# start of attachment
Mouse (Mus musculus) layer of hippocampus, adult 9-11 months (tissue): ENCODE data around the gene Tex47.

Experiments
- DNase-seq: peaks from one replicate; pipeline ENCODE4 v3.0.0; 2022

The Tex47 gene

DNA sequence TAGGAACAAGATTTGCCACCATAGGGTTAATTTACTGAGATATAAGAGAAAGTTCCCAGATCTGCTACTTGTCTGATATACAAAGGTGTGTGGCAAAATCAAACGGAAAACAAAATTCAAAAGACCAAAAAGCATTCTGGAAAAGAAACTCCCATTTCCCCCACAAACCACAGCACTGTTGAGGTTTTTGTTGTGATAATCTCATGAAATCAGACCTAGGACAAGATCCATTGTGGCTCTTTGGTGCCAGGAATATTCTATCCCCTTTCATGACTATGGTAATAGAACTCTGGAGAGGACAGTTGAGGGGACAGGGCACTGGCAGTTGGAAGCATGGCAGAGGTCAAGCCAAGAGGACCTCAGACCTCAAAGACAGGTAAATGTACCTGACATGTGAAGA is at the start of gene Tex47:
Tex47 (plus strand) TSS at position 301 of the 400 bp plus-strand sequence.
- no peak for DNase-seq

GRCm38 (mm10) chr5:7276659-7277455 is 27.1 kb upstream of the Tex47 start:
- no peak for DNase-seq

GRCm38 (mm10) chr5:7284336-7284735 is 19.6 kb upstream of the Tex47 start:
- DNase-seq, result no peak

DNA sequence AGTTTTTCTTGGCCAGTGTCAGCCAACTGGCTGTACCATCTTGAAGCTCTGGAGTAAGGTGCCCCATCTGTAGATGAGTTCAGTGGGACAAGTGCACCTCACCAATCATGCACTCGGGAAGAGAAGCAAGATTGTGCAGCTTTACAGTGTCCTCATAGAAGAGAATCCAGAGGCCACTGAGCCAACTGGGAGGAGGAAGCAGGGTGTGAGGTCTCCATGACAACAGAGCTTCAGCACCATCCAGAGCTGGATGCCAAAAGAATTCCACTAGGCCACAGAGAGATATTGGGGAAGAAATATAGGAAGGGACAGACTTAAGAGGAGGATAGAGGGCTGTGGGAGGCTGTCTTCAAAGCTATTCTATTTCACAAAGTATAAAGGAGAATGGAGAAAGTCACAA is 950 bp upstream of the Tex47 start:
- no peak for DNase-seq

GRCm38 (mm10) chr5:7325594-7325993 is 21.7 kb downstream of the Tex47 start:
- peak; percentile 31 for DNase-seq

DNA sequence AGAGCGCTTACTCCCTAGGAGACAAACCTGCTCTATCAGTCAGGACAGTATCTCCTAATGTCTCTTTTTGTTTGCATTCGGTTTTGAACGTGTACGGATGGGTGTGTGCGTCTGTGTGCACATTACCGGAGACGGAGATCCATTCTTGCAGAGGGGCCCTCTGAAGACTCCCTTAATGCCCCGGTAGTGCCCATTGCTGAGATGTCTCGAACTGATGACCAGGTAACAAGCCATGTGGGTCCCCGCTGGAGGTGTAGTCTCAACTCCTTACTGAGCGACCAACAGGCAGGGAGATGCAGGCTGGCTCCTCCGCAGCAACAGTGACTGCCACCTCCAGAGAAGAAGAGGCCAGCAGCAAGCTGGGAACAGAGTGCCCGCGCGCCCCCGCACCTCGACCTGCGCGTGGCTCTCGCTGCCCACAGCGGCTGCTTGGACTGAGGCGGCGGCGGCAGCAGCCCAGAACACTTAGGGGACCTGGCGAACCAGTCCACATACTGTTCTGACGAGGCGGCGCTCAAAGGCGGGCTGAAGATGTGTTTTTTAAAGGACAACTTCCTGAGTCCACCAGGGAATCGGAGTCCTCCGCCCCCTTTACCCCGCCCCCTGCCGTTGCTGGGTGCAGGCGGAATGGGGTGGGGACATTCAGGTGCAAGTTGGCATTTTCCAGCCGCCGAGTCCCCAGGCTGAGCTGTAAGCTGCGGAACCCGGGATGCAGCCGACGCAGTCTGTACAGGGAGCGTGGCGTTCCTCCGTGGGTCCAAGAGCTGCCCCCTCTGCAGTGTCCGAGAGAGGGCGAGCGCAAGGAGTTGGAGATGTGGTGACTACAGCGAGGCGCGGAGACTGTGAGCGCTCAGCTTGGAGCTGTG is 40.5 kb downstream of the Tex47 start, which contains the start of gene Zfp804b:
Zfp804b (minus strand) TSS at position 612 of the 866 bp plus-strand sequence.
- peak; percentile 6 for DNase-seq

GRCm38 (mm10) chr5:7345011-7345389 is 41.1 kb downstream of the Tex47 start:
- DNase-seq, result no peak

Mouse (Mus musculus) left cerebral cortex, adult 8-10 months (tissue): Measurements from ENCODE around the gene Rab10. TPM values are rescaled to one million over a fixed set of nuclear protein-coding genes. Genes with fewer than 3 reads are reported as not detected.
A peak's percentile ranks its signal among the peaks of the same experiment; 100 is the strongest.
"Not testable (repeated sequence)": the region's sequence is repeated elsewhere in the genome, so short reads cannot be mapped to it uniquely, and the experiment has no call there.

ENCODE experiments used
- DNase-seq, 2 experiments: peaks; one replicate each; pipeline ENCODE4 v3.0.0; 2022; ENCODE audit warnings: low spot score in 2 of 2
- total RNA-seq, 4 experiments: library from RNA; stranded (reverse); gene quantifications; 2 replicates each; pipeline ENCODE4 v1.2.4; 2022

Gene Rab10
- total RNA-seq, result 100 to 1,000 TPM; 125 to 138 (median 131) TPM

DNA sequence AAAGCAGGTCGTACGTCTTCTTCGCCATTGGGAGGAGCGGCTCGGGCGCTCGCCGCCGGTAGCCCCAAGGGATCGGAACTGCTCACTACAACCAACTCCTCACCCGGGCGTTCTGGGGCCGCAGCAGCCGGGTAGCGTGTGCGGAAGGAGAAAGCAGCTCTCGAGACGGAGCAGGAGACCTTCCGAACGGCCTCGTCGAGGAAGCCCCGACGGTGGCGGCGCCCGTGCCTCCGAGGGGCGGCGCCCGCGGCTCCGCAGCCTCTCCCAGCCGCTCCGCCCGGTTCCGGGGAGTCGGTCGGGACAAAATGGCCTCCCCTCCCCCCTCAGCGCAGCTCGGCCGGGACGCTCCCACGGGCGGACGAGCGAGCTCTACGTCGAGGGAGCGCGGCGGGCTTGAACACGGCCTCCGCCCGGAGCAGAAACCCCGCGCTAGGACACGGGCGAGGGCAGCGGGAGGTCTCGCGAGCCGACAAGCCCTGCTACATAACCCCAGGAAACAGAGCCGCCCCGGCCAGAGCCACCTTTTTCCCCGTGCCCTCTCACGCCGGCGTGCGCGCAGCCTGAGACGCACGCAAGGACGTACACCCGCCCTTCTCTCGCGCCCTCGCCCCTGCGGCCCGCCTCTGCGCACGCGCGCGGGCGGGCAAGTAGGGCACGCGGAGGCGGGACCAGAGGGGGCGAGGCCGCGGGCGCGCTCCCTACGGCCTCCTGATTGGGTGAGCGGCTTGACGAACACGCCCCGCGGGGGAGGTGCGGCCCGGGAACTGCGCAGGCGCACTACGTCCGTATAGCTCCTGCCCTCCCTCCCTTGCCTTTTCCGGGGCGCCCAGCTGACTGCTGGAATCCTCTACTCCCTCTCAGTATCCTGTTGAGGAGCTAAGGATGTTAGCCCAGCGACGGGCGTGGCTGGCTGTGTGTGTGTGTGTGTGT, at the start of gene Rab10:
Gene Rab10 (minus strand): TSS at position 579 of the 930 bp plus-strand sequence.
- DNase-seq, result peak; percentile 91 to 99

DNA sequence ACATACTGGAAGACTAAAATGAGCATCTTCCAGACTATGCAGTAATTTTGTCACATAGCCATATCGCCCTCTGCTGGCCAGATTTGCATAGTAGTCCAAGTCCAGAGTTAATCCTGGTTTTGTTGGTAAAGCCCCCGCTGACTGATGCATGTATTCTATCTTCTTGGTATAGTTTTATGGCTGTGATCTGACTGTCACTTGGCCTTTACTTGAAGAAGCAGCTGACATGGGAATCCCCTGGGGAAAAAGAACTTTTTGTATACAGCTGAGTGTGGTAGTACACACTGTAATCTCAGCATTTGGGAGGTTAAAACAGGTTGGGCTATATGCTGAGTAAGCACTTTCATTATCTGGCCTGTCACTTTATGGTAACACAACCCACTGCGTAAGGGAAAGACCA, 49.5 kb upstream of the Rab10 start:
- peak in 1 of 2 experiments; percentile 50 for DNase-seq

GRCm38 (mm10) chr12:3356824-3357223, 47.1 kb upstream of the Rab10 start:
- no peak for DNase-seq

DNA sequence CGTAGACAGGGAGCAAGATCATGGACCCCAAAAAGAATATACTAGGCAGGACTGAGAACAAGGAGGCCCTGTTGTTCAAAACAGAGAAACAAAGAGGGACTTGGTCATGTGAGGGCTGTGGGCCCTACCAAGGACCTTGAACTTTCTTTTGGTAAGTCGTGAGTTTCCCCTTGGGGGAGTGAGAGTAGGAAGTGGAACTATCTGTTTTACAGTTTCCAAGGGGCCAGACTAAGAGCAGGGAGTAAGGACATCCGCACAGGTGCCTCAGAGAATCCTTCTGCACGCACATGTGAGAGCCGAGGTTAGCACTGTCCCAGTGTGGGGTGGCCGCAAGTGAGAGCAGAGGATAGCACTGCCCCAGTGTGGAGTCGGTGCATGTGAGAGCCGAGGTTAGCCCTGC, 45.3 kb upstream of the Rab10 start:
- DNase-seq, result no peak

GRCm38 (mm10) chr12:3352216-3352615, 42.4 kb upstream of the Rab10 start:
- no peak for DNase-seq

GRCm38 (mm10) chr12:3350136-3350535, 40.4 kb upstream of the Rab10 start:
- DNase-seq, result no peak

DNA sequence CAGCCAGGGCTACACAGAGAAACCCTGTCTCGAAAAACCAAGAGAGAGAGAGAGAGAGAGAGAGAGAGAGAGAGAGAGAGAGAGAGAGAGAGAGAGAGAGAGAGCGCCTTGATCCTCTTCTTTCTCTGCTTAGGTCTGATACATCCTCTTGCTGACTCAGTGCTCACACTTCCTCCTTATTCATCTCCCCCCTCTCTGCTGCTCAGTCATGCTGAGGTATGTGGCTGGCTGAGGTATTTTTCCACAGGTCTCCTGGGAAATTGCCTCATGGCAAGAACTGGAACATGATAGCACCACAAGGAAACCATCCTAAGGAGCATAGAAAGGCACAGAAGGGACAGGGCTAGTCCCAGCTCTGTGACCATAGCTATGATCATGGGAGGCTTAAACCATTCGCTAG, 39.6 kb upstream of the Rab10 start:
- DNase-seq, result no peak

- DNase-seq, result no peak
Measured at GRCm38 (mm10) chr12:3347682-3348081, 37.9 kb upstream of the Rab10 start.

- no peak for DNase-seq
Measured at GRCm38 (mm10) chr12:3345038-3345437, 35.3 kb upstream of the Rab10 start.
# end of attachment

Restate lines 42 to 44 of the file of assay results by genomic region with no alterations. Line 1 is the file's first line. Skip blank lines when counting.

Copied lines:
DNA sequence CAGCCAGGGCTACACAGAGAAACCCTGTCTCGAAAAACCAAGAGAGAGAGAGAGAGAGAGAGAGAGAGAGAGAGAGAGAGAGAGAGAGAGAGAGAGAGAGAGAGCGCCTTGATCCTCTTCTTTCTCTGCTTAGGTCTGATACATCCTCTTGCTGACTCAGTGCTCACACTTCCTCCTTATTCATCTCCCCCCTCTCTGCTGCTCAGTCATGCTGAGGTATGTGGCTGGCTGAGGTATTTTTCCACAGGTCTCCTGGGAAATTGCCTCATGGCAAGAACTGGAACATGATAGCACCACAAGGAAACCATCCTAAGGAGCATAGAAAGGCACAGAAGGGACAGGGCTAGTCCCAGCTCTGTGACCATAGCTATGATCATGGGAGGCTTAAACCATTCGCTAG, 39.6 kb upstream of the Rab10 start:
- DNase-seq, result no peak

- DNase-seq, result no peak